At the AALL Workshop on Teaching Legal Research in San Diego, Frank Houdek came out dressed as King Fiche in a suit of armor made of microfiche to demonstrate changing fashions in information technology.

At a PLI program on the law librarian as manager, I brought eight hats and put on a different one as I described each of the roles.

At TRIPLL conferences, I used mobiles to demonstrate fluid quality of teaching legal research and to suggest variety of instructional technology.

At a PLI program Dick Sloane used an electronic cap decorated with battery operated blinking lights when he talked about being wired in the electronic library.

Music was used at many of the TRIPLL meetings to suggest a mood and signal action.

Examples of Prop Serving as the Outline for the Speaker

Ethan Katsh created an animated cartoon and used it as the outline for his speech on Teaching Legal Research to the MTV Generation at an AALL Annual Meeting.

I often create colorful banners out of felt and tacked them on the wall for long presentations. Each shape on the banner is a subtopic and the order is my outline.

Joanne Feierman used the features of a hand held computer that her brother had given her for her presentation on lesson planning at a TRIPLL Conference.

Spring Asher uses a wide variety of props, including coke bottles and cowboy boots props for her presentations on how to make presentations at TRIPLL Conferences.

Avoiding Flops With Props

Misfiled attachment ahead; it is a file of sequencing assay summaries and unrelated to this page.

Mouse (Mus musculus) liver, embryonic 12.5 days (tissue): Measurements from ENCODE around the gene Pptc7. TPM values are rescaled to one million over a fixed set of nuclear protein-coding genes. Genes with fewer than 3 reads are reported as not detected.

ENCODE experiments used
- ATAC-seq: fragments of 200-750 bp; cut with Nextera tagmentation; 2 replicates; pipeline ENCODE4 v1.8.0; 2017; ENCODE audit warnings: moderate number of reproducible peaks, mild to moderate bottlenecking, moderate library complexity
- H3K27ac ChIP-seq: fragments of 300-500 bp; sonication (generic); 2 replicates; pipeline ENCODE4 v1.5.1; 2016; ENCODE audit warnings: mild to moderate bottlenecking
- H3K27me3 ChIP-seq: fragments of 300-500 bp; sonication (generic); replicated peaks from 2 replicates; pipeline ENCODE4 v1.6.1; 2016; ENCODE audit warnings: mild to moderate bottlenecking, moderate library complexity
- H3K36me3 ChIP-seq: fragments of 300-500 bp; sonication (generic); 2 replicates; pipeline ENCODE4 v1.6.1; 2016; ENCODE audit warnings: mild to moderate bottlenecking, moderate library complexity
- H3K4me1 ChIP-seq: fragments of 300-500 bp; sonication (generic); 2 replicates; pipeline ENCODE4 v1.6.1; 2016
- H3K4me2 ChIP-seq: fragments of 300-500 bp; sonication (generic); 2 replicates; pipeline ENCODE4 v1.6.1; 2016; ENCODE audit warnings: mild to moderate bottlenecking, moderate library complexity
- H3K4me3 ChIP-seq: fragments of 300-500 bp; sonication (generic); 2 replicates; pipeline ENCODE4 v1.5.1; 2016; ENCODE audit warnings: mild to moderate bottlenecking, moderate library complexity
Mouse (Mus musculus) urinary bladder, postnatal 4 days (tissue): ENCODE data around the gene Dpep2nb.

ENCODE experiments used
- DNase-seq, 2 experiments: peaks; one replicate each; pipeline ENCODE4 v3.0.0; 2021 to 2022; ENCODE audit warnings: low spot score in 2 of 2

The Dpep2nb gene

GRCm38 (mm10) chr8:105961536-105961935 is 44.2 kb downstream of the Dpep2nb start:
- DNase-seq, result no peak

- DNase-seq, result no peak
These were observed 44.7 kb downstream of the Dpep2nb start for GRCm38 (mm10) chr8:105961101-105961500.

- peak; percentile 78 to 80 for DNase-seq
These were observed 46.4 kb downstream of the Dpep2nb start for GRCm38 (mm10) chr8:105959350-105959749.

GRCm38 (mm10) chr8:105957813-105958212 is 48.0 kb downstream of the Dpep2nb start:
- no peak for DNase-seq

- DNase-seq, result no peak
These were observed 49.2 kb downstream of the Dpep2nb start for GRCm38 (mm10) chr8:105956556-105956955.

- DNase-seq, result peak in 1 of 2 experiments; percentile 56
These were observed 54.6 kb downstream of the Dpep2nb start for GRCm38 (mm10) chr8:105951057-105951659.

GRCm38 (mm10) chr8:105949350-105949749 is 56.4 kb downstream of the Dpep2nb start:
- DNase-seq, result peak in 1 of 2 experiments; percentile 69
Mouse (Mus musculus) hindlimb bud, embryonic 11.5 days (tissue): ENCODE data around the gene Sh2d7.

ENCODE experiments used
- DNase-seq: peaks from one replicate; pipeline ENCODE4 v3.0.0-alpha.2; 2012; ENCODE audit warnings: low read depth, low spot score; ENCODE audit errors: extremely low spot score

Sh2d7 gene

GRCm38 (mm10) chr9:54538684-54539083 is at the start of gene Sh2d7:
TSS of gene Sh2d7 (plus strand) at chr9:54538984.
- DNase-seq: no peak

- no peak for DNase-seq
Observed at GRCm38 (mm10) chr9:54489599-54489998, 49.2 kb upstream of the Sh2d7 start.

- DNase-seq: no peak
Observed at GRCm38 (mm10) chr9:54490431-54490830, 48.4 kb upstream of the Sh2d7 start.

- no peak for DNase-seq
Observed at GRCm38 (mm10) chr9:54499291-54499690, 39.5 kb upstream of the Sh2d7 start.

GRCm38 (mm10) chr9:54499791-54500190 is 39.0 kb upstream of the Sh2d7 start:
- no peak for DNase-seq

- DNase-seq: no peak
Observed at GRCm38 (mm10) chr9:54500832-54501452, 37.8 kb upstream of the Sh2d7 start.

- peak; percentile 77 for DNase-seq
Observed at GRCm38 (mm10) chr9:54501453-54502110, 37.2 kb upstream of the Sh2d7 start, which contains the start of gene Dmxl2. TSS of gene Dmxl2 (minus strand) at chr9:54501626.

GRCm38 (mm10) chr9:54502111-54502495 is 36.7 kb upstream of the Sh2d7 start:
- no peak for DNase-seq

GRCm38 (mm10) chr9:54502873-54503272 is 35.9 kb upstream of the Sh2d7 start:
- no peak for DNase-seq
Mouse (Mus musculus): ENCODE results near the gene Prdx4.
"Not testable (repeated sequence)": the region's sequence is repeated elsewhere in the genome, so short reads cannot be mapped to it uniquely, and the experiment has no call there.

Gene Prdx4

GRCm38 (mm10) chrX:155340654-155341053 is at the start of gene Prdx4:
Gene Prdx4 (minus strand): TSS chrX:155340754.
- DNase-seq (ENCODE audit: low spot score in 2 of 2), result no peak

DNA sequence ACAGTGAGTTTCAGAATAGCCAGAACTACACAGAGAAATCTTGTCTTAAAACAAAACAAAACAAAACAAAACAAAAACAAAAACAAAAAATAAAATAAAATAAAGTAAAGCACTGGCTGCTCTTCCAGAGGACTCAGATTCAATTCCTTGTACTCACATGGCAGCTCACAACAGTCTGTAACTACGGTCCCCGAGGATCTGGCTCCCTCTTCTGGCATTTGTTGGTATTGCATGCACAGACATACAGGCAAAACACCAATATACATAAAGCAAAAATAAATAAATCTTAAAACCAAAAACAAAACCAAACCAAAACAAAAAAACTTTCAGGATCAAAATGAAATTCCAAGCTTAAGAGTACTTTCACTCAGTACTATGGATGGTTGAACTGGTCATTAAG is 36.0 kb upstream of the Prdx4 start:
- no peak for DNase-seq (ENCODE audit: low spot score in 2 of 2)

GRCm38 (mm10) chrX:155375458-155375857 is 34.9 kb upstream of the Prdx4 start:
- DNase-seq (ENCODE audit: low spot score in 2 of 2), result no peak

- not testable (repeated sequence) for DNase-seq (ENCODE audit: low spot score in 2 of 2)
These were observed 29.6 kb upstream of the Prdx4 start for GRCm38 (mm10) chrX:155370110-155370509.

Can the prop be seen or heard by the expected audience. Small items can be seen by small audiences. If the audience is large, the props need to be big enough to be seen (heard) at the back of the room. Test it out beforehand.


Where do you put or hide them until they are needed. If you leave them at the lectern or on the speaker’s table someone else may think they are junk and trash them. This includes not only panelists but the facilities staff.

Will it work?

If it has batteries or needs to be wound up, there is always the chance that it might not work–just like the new technology. Be sure to try it at the presentation site. There is a big difference between a rug on the floor and hardwood.

If it is a garment, can you put it on quickly?

Is it appropriate to the subject and audience?

Avoid getting silly at a serious occasion. However, you have a lot of latitude with the right attitude. I was at a memorial service where the eulogist used a tennis racket, a twenty dollar bill and a bottle of wine effectively and fondly.

Even if you drop the prop, it will probably add an extra dimension to your presentation.

Posted in: Guide on the Side, Presentation Skills